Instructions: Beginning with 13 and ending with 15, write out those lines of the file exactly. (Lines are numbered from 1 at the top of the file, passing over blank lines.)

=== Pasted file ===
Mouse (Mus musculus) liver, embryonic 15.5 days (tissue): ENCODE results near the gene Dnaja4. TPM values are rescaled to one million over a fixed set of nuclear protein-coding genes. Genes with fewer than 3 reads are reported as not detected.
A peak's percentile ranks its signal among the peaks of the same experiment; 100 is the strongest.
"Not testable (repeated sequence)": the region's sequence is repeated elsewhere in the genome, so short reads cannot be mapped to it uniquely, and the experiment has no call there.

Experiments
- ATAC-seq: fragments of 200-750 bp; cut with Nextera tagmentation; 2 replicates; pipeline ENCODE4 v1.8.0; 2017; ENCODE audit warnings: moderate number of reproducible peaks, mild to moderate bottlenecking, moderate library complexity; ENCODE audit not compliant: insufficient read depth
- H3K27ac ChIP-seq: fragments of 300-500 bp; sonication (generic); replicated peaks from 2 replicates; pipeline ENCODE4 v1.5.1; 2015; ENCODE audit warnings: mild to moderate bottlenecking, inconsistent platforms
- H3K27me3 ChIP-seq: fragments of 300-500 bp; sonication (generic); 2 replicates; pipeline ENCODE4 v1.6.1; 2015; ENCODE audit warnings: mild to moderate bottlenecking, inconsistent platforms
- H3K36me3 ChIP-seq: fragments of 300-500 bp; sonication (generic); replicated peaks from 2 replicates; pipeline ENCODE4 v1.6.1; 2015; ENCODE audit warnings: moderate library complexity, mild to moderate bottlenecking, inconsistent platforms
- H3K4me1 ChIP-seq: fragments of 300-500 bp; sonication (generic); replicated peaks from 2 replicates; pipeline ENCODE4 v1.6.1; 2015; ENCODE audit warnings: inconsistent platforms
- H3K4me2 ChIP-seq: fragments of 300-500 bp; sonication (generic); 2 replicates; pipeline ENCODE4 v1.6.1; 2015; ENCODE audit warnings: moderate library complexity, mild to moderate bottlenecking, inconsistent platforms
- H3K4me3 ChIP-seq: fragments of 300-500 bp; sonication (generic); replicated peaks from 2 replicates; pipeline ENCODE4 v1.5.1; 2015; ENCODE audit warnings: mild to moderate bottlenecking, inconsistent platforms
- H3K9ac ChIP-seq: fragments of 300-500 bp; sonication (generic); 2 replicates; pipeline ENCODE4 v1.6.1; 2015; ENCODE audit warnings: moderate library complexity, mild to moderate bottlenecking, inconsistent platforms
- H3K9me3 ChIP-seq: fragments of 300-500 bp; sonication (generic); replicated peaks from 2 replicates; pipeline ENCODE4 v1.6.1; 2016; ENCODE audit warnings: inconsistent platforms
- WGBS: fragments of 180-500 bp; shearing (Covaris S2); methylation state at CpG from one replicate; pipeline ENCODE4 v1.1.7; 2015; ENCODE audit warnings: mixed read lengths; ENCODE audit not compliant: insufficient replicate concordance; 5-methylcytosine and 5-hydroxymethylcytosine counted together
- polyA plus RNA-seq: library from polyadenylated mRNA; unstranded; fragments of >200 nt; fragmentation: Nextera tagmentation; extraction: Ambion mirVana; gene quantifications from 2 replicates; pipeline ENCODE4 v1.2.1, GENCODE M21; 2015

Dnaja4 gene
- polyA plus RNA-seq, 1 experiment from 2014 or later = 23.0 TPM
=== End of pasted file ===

- H3K9me3 ChIP-seq: fragments of 300-500 bp; sonication (generic); replicated peaks from 2 replicates; pipeline ENCODE4 v1.6.1; 2016; ENCODE audit warnings: inconsistent platforms
- WGBS: fragments of 180-500 bp; shearing (Covaris S2); methylation state at CpG from one replicate; pipeline ENCODE4 v1.1.7; 2015; ENCODE audit warnings: mixed read lengths; ENCODE audit not compliant: insufficient replicate concordance; 5-methylcytosine and 5-hydroxymethylcytosine counted together
- polyA plus RNA-seq: library from polyadenylated mRNA; unstranded; fragments of >200 nt; fragmentation: Nextera tagmentation; extraction: Ambion mirVana; gene quantifications from 2 replicates; pipeline ENCODE4 v1.2.1, GENCODE M21; 2015